Hands-on review: Playstation 4 Universal Media Remote
Sony’s PlayStation 4 has been in the news a lot lately thanks to its VR chops. Its media player abilities haven't unfortunately managed to garner any attention. This is a real shame as the PS4 is a solid DVD/Blu-Ray player with plenty of streaming media support too.
There’s good reason for this lack of coverage though. The PS4 has never had official media remote since it launched back in 2014. You could argue that the DualShock could do the job, but it was at best clumsy and unintuitive.
Now PDP have launched an officially licensed Universal Media Remote. The universal bit comes from its ability to drive other AV gear using infrared. It drives the PS4 using Bluetooth. Where other universal remote solutions tend to cost a bomb, the PS4 Universal Remote comes in at a reasonable $59.95 NZD. In short it won’t break the bank.
Look and Feel
The Universal Media Remote is a pretty generic piece of gear. It resembles any number of clickers you're already using with your TV, DVD player and so on. It's a black plastic rectangle with buttons. Its non-novel form factor mightn’t be exciting, but it does make for a pick up and go experience out of the box.
Its buttons are on the small side and they’re not backlit. That said, I got used to finding my way around the remote by touch. This gets helped along by the buttons grouped into specific categories. The number pad (for channels or chapter selection) and power buttons are at the top of the remote. Next is the X/Square/Circle/Triangle PlayStation buttons. A navigation pad sits are below these, and is followed by play/pause/RRW/FFW controls. Last but by no means least are the volume and channel buttons.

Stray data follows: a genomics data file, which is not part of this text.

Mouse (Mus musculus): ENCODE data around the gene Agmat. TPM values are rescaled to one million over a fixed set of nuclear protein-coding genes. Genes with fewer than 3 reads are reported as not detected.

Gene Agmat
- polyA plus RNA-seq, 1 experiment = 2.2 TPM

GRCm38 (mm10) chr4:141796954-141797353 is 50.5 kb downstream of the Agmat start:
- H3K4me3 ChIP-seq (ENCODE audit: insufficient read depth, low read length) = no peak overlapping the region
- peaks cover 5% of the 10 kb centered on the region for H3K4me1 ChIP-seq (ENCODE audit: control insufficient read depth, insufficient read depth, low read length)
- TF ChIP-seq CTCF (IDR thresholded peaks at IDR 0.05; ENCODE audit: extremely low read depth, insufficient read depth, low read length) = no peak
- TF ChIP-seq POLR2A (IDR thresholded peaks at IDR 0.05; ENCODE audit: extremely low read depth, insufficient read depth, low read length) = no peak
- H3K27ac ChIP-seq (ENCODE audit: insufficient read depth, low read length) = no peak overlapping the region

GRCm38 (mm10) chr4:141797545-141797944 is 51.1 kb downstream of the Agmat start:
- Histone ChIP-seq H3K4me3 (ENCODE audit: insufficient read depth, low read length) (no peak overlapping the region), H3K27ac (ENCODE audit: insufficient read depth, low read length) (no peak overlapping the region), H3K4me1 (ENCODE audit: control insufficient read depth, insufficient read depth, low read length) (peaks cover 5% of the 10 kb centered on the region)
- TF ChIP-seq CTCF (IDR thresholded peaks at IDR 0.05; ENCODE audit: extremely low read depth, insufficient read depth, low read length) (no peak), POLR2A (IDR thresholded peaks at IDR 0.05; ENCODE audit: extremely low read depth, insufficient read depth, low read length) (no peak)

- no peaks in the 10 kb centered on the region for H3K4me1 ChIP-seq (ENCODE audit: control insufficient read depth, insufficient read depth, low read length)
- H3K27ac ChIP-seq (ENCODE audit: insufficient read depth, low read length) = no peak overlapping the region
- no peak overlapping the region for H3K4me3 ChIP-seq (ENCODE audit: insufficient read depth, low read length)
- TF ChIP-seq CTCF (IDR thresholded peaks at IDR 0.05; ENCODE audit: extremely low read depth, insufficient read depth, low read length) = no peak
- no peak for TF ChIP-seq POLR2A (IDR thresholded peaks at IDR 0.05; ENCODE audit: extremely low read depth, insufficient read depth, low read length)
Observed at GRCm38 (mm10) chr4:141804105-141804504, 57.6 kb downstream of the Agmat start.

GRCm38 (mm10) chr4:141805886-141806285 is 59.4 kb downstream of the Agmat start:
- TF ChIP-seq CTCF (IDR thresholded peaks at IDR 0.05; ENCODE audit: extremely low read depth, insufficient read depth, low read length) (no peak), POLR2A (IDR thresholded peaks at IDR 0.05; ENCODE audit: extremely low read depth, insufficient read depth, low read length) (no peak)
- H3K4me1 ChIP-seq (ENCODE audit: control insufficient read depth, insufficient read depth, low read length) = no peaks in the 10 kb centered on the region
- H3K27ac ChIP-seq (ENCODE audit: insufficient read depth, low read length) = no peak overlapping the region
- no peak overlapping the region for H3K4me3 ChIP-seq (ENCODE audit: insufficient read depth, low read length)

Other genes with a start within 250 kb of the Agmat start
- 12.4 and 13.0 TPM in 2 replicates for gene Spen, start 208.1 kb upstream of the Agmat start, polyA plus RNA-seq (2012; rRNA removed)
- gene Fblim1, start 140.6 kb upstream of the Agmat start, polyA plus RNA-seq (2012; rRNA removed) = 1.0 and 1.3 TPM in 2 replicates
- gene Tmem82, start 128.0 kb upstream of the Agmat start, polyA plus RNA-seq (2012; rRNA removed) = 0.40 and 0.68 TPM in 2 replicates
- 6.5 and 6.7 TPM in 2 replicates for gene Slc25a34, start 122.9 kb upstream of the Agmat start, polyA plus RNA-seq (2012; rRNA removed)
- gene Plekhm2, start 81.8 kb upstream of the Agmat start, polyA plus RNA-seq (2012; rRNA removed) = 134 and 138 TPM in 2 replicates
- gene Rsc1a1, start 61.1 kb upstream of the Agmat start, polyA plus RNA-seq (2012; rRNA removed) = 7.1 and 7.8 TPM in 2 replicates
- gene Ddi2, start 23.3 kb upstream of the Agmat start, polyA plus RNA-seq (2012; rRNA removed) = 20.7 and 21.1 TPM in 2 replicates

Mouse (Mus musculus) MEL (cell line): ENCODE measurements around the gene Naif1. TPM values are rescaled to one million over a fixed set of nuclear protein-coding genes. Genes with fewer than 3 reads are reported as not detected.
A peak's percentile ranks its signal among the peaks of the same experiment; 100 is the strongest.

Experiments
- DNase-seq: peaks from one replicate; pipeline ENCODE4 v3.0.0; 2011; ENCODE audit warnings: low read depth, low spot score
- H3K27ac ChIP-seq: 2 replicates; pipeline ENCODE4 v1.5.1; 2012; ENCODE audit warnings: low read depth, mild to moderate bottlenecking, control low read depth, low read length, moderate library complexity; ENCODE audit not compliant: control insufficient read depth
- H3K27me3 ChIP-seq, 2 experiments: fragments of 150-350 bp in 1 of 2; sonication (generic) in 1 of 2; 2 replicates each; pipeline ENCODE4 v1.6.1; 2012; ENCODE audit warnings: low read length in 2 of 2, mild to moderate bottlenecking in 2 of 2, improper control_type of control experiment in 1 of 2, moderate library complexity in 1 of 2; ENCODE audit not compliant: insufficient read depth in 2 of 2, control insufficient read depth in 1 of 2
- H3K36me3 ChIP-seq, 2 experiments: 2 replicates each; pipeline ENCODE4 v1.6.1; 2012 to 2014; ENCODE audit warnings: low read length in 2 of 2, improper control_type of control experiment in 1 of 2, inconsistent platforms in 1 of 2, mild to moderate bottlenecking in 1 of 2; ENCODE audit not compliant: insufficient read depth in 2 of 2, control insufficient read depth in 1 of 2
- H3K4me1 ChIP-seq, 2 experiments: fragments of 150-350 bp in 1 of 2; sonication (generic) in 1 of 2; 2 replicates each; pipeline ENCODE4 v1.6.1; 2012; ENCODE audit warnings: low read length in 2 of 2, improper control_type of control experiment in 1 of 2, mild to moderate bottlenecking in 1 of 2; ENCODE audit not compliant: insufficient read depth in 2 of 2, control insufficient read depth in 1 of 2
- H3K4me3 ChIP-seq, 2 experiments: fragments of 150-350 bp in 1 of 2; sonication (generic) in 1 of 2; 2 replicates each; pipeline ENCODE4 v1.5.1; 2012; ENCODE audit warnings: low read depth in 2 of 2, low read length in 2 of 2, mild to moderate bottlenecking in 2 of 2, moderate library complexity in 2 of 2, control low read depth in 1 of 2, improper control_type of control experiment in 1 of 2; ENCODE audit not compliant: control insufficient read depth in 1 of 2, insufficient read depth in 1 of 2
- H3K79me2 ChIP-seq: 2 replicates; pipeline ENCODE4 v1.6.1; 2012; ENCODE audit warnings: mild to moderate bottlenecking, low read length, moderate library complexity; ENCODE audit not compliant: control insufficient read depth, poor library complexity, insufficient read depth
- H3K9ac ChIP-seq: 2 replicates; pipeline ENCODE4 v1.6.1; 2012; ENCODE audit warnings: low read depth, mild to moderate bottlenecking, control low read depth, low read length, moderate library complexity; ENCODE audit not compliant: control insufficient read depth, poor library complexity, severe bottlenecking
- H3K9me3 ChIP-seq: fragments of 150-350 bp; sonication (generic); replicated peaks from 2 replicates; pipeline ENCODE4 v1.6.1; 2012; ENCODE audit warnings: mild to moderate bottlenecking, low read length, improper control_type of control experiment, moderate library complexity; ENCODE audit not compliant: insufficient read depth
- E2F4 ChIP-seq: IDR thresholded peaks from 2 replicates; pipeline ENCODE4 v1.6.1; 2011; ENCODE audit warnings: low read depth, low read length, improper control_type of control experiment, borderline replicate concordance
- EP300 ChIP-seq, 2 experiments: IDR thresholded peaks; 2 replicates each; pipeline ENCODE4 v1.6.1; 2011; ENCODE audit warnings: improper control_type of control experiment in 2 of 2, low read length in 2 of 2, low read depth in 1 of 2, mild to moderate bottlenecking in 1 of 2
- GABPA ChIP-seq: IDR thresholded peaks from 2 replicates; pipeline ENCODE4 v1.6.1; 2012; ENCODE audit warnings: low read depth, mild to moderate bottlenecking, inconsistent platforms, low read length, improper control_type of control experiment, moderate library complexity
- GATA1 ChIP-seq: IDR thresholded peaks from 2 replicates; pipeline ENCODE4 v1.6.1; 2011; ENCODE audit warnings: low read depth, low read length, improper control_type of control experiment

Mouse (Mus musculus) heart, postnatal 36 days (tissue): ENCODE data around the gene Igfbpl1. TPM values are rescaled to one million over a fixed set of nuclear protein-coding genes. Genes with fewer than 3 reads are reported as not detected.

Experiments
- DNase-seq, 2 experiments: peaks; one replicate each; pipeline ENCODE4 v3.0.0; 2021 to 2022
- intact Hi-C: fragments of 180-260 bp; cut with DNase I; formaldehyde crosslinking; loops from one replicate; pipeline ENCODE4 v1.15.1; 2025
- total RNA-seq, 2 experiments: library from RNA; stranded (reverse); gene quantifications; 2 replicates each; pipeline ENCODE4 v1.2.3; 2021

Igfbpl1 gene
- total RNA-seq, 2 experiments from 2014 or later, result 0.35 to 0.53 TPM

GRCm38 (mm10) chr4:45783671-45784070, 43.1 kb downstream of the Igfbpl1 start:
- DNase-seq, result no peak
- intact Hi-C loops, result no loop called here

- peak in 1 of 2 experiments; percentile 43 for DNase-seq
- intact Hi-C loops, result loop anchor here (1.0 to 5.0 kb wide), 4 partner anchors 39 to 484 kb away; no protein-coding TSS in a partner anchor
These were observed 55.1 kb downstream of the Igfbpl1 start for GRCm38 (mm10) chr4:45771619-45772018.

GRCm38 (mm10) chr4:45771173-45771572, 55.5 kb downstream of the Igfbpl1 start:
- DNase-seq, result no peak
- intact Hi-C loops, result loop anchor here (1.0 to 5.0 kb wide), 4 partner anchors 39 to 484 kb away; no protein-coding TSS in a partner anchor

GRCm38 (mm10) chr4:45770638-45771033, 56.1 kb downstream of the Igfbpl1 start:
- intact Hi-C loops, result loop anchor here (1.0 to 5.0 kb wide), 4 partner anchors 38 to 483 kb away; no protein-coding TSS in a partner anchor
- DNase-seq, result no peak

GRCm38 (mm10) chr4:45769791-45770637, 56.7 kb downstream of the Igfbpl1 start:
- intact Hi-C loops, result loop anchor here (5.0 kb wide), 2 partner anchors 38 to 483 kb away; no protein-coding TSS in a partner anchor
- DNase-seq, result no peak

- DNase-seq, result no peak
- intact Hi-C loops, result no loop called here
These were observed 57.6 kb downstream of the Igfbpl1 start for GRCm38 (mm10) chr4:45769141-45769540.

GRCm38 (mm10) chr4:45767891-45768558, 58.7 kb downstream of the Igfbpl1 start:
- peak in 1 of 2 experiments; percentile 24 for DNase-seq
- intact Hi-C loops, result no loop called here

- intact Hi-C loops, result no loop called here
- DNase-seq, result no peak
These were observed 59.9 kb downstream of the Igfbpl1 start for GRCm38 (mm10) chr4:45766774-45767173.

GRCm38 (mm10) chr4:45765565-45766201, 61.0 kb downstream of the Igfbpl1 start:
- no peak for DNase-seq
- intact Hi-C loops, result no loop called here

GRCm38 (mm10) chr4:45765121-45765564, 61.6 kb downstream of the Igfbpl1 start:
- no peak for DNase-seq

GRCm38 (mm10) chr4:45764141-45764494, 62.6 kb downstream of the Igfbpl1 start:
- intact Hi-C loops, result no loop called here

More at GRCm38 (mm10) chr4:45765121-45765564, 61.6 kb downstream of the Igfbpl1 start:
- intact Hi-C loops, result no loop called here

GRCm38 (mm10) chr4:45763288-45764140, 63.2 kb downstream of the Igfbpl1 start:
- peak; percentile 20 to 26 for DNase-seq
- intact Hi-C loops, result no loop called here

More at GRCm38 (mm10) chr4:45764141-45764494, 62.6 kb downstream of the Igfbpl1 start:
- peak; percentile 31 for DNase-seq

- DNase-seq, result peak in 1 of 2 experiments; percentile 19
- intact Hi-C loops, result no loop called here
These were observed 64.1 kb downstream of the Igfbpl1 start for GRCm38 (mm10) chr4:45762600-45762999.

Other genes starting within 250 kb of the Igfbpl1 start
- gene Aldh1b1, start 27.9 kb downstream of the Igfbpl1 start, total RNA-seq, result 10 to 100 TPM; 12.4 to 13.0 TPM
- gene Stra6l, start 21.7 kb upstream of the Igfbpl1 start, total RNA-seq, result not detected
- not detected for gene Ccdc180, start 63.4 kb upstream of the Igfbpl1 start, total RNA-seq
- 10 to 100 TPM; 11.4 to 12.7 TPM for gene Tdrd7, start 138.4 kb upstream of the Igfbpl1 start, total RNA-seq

Getting Set Up
For the remote to play nice with your PS4, you need to pair it over Bluetooth with your console. This works by placing the remote into pairing mode. Using a Dual Shock controller, you then get your PS4 to find it and register it.
To drive widgets other than the PS4, the Universal Media Remote also has an infrared sender too. For this to work, you need to programme the remote so it knows what infrared commands to use.
Its manual consists of a list of four-digit codes for different brands of devices. Entering the right codes sees the remote driving TVs, amps, set top boxes and so on.
It sounds like a clunky undertaking, but it works. Should you not be sure what brand a device is (the MySky box!), the remote can learn commands other remotes.
In use, the remote makes a huge difference to using the PS4 for media playback. Having a PS4 remote (at long last) is definitely a good thing. Having one remote that controls a bunch of other stuff is definitely a winner. Earning brownie points for decluttering the TV room's pile of remotes is a definite bonus.